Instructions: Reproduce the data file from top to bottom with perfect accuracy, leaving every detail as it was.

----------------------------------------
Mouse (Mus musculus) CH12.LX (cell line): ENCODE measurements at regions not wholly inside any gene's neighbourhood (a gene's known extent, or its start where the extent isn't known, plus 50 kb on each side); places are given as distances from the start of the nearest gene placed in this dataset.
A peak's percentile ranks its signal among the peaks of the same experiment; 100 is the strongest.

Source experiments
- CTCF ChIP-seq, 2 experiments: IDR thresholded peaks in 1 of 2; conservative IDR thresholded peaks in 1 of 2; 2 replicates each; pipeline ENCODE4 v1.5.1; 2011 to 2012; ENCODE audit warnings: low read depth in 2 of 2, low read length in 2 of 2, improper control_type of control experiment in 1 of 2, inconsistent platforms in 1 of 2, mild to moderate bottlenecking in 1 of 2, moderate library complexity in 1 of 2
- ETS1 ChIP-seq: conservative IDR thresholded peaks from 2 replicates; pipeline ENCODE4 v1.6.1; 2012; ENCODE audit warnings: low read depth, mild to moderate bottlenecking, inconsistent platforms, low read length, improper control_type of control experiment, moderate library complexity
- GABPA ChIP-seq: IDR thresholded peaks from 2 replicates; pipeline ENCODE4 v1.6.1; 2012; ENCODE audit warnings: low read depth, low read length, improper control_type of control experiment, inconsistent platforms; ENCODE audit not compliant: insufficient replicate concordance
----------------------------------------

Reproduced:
Mouse (Mus musculus) CH12.LX (cell line): ENCODE measurements at regions not wholly inside any gene's neighbourhood (a gene's known extent, or its start where the extent isn't known, plus 50 kb on each side); places are given as distances from the start of the nearest gene placed in this dataset.
A peak's percentile ranks its signal among the peaks of the same experiment; 100 is the strongest.

Source experiments
- CTCF ChIP-seq, 2 experiments: IDR thresholded peaks in 1 of 2; conservative IDR thresholded peaks in 1 of 2; 2 replicates each; pipeline ENCODE4 v1.5.1; 2011 to 2012; ENCODE audit warnings: low read depth in 2 of 2, low read length in 2 of 2, improper control_type of control experiment in 1 of 2, inconsistent platforms in 1 of 2, mild to moderate bottlenecking in 1 of 2, moderate library complexity in 1 of 2
- ETS1 ChIP-seq: conservative IDR thresholded peaks from 2 replicates; pipeline ENCODE4 v1.6.1; 2012; ENCODE audit warnings: low read depth, mild to moderate bottlenecking, inconsistent platforms, low read length, improper control_type of control experiment, moderate library complexity
- GABPA ChIP-seq: IDR thresholded peaks from 2 replicates; pipeline ENCODE4 v1.6.1; 2012; ENCODE audit warnings: low read depth, low read length, improper control_type of control experiment, inconsistent platforms; ENCODE audit not compliant: insufficient replicate concordance